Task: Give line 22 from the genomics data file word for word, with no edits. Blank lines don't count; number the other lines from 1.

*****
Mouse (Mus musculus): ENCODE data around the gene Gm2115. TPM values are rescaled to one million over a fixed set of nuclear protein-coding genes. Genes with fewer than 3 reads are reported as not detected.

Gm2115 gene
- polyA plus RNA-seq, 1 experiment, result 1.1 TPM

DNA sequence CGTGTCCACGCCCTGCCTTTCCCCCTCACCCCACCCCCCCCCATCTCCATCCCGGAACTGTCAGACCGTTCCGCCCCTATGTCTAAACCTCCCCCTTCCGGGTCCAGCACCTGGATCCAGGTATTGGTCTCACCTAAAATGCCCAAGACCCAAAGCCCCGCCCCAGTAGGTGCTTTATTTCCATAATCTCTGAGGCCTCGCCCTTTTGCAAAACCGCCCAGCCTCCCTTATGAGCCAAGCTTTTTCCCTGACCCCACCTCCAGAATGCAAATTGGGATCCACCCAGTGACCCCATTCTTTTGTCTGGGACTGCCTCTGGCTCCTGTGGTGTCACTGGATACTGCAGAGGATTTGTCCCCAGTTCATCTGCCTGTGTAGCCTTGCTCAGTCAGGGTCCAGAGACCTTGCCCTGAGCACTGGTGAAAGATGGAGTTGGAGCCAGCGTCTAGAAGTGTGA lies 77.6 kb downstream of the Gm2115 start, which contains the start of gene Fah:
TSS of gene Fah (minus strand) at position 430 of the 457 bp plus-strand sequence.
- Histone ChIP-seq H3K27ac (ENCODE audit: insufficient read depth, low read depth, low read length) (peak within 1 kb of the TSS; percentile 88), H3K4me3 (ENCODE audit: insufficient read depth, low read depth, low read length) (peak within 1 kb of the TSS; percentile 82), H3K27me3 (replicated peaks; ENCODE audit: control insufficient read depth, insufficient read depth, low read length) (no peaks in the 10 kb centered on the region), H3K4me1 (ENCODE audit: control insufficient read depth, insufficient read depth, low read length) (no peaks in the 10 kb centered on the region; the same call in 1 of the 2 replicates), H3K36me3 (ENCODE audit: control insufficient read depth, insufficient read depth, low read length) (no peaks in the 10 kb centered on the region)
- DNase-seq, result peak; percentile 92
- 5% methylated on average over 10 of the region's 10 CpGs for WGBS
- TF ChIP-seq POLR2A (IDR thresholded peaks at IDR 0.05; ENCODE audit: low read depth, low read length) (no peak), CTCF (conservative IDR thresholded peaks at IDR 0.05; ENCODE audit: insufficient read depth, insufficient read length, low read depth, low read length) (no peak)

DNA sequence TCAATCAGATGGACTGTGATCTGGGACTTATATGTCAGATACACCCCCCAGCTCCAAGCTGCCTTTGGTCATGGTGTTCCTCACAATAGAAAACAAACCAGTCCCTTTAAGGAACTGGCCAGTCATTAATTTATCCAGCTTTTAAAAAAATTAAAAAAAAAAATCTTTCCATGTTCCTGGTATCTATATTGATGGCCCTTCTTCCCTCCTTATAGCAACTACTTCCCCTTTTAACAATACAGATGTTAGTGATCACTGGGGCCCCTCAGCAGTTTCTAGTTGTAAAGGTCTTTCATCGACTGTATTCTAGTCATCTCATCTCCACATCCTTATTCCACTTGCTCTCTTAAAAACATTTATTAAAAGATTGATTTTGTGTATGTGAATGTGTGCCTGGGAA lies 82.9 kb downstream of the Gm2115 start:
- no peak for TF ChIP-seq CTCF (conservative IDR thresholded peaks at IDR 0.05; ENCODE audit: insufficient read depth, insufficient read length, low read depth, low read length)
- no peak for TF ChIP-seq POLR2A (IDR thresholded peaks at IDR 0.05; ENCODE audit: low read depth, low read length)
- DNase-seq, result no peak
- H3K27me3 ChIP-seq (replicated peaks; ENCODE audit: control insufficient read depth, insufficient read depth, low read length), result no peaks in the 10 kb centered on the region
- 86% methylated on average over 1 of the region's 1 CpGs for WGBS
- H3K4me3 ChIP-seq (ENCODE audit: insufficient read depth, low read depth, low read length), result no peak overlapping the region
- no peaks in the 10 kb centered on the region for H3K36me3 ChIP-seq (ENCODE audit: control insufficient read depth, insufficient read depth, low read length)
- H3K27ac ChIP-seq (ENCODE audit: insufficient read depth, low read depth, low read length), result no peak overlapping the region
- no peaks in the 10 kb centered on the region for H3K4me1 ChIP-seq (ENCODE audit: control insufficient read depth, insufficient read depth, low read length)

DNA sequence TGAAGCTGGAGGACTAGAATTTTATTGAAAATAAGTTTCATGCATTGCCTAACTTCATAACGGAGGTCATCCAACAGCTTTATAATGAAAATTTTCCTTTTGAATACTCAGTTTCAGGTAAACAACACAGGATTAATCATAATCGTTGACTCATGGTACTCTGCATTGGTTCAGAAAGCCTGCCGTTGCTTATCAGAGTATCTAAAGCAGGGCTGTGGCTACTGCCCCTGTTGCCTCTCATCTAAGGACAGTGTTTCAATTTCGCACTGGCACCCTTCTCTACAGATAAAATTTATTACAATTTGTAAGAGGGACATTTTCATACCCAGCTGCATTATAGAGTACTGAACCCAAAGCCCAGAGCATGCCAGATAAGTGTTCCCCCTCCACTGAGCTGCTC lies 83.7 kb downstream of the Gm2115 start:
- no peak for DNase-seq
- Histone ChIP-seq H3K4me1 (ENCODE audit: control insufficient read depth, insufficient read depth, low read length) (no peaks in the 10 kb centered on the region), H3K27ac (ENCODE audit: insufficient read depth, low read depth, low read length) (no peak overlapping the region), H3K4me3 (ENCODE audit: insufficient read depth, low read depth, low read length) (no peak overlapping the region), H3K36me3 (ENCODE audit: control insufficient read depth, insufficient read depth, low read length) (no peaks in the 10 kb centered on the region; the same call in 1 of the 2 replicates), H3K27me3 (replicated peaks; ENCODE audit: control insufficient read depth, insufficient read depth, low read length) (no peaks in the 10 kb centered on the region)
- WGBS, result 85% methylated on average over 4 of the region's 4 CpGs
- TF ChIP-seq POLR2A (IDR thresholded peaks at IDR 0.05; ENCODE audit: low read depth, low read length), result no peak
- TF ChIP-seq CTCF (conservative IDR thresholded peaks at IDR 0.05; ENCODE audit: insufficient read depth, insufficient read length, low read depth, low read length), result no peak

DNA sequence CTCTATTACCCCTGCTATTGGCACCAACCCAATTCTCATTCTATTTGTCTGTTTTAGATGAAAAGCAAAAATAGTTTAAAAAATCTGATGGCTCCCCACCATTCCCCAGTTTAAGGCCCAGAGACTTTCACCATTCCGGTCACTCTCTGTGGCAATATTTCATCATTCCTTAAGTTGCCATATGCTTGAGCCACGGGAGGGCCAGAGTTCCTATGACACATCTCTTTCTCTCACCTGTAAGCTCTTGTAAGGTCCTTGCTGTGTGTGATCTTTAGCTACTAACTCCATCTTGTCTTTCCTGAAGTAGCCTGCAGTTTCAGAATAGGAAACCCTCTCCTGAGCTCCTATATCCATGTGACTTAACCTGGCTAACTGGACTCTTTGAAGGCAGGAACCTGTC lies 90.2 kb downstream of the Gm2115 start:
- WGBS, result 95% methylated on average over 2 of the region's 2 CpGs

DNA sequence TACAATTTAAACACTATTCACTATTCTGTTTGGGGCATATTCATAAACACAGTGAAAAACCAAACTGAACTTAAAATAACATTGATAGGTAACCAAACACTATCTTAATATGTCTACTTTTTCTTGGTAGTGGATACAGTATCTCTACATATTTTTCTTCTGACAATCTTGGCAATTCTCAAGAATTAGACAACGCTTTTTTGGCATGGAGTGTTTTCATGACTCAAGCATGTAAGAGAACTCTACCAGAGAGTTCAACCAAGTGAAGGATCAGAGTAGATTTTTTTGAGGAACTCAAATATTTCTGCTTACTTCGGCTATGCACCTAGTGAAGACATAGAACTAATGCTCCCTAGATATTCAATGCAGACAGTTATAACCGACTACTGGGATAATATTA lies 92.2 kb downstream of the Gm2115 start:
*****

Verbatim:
- Histone ChIP-seq H3K4me1 (ENCODE audit: control insufficient read depth, insufficient read depth, low read length) (no peaks in the 10 kb centered on the region), H3K27ac (ENCODE audit: insufficient read depth, low read depth, low read length) (no peak overlapping the region), H3K4me3 (ENCODE audit: insufficient read depth, low read depth, low read length) (no peak overlapping the region), H3K36me3 (ENCODE audit: control insufficient read depth, insufficient read depth, low read length) (no peaks in the 10 kb centered on the region; the same call in 1 of the 2 replicates), H3K27me3 (replicated peaks; ENCODE audit: control insufficient read depth, insufficient read depth, low read length) (no peaks in the 10 kb centered on the region)